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Ethnographies of Grey Zones in Eastern Europe

Relations, Borders and Invisibilities

Edited by Ida Harboe Knudsen and Martin Demant Frederiksen
 

Ethnographies of Grey Zones in Eastern Europe

A riveting exploration that brings forth new conceptualizations of everyday life and uncertainty in Eastern Europe.

Imprint: Anthem Press
ISBN 9781783084135
April 2015 | 212 Pages | 229 x 152mm / 9 x 6
 
PRICE:  £25.00  /  $40.00  Buy from Amazon.co.uk  Buy from Amazon.com
 
 
9781783084135

About This Book

‘This is an excellent contribution for understanding the ambiguities of the ordinary which is otherwise addressed as the informal or transitory. Through using the concept of the grey zone as an analytical and reflexive tool, relations, borders and invisibilities are explored ethnographically. Highly recommended to all scholars of Eastern Europe and beyond.’ —Lale Yalçın-Heckmann, Max Planck Institute for Social Anthropology, Halle (Saale), Germany

‘Comprehensively, timely and audacious. This book offers a cutting-edge analysis of ambiguities in relations, borders and daily existence in Eastern Europe. It shows that liberalization and Europeanization are perennial quests not only for elites but also for the public.’ —Umut Korkut, Glasgow Caledonian University

'The most interesting and original part of the book’s arc is that EU membership (and its future possibility) remains a shadowy and incomplete grey zone—whether this relates to transition to market, law-based, citizenship and property “norms,” or geographical integrity'. — Jeremy Morris, University of Birmingham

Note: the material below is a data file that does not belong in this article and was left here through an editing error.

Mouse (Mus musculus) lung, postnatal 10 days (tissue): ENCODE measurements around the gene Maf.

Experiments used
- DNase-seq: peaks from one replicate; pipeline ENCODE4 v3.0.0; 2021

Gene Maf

Over the last two decades, Eastern Europe has experienced extensive changes in geo-political relocations and relations leading to everyday uncertainty. Attempts to establish liberal democracies, re-orientations from planned to market economics, and a desire to create ‘new states’ and internationally minded ‘new citizens’ has left some in poverty, unemployment and social insecurity, leading them to rely on normative coping and semi-autonomous strategies for security and social guarantees. This anthology explores how grey zones of governance, borders, relations and invisibilities affect contemporary Eastern Europe.

Readership: This book will be of interest to scholars and students of sociology, democracy, borders, migration, informal practices, morality, and East–West relations within a European context.

Author Information

Ida Harboe Knudsen is a Lecturer at the Department of Culture and Society, Aarhus University, Denmark. Martin Demant Frederiksen is Assistant Professor at the Department of Cross-Cultural and Regional Studies, University of Copenhagen.

Table of Contents

1. Introduction: What Is a Grey Zone and Why is Eastern Europe One? (Martin Demant Frederiksen and Ida Harboe Knudsen); 2. Living in the Grey Zones: When Ambiguity and Uncertainty Are the Ordinary (Frances Pine); 3. Between Starvation and Security: Poverty and Food in Rural Moldova (Jennifer R. Cash); 4. Brokering the Grey Zones: Pursuits of Favours in a Bosnian Town (Čarna Brković); 5. Good Neighbours and Bad Fences: Everyday Polish Trading Activities on the EU Border with Belarus (Aimee Joyce); 6. Bosnian Post-Refugee Transnationalism: A Grey Zone of Potentiality (Maja Halilovic-Pastuovic); 7. “Homeland is Where Everything Is for the People”: The Rationale of Belonging and Citizenship in the Context of Social Uncertainty (Kristina Šliavaitė); 8. Invisible Connections: On Uncertainty and the (Re)production of Opaque Politics in the Republic of Georgia (Katrine Bendtsen Gotfredsen); 9. The Lithuanian “Unemployment Agency”: On Bomžai and Informal Working Practices (Ida Harboe Knudsen); 10. The Last Honest Bandit: Transparency and Spectres of Illegality in the Republic of Georgia (Martin Demant Frederiksen); 11. Making Grey Zones at the European Peripheries (Sarah Green); 12. Coda: Reflections on Grey Theory and Grey Zones (Nils Bubandt); Index